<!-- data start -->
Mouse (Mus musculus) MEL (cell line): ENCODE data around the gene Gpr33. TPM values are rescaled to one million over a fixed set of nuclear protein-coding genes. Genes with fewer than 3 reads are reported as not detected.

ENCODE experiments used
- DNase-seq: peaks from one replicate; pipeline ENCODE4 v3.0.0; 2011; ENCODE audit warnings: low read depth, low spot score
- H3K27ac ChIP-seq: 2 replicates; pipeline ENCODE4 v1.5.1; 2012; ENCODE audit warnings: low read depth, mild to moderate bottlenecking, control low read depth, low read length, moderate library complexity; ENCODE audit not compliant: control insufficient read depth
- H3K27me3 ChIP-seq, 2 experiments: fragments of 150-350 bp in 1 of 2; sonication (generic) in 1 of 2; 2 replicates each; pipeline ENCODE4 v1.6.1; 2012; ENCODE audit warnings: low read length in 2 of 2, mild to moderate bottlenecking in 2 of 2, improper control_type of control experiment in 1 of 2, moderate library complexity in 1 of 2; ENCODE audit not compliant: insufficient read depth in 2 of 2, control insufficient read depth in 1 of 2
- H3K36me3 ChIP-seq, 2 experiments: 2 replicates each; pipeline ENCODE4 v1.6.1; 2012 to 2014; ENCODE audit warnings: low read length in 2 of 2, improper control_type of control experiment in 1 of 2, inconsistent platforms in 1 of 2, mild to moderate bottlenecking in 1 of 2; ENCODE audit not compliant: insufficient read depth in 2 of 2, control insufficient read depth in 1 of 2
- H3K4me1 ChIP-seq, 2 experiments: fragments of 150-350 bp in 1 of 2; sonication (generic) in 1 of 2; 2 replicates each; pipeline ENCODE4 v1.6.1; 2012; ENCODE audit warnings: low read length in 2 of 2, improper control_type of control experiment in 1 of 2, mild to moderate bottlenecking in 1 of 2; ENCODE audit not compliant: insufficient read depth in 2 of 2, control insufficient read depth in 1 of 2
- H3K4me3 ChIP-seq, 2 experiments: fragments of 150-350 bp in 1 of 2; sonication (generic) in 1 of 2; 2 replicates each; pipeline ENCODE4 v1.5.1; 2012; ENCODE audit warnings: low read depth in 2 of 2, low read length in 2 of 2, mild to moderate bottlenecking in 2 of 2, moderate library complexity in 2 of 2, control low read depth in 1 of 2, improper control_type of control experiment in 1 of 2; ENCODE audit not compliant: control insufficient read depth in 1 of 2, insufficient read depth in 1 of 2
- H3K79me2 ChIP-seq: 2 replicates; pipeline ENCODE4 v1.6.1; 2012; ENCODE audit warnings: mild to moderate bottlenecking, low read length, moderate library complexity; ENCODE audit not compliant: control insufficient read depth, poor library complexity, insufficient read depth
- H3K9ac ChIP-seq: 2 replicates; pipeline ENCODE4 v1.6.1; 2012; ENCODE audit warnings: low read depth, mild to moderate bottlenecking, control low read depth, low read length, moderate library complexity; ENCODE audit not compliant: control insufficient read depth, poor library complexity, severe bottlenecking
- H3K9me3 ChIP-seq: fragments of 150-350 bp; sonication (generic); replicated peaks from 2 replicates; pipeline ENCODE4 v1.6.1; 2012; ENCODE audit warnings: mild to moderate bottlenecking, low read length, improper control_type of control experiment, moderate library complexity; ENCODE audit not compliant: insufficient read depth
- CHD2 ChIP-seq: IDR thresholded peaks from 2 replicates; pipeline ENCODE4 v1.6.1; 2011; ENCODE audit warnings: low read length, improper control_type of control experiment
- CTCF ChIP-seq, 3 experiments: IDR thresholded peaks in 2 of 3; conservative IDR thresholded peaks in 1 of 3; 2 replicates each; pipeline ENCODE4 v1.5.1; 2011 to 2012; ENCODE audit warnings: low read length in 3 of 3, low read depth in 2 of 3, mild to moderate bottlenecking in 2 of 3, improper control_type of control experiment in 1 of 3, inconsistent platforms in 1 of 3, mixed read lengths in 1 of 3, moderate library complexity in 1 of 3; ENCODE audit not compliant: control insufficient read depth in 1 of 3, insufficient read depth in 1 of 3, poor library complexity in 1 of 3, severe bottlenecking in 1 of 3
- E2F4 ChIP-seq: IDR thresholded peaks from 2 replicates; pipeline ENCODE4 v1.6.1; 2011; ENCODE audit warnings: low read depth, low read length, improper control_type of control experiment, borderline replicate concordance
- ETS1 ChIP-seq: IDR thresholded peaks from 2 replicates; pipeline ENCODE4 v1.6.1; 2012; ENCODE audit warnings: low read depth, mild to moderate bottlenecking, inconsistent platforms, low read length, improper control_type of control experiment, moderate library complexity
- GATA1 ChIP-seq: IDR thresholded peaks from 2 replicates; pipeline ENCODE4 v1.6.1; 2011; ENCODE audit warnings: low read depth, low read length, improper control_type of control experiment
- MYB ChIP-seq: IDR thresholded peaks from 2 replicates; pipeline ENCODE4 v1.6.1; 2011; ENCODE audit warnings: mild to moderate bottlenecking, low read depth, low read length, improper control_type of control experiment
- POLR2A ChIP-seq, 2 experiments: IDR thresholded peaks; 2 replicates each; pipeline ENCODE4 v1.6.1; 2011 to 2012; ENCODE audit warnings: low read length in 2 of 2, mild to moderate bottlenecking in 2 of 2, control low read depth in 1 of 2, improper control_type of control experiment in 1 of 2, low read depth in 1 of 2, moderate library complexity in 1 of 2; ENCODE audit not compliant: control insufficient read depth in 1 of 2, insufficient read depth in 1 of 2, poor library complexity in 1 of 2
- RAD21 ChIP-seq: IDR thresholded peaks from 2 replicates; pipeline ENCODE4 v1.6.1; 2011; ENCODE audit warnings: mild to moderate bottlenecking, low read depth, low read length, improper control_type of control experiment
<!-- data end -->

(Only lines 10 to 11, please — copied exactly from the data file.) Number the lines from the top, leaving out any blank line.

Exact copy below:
- H3K9ac ChIP-seq: 2 replicates; pipeline ENCODE4 v1.6.1; 2012; ENCODE audit warnings: low read depth, mild to moderate bottlenecking, control low read depth, low read length, moderate library complexity; ENCODE audit not compliant: control insufficient read depth, poor library complexity, severe bottlenecking
- H3K9me3 ChIP-seq: fragments of 150-350 bp; sonication (generic); replicated peaks from 2 replicates; pipeline ENCODE4 v1.6.1; 2012; ENCODE audit warnings: mild to moderate bottlenecking, low read length, improper control_type of control experiment, moderate library complexity; ENCODE audit not compliant: insufficient read depth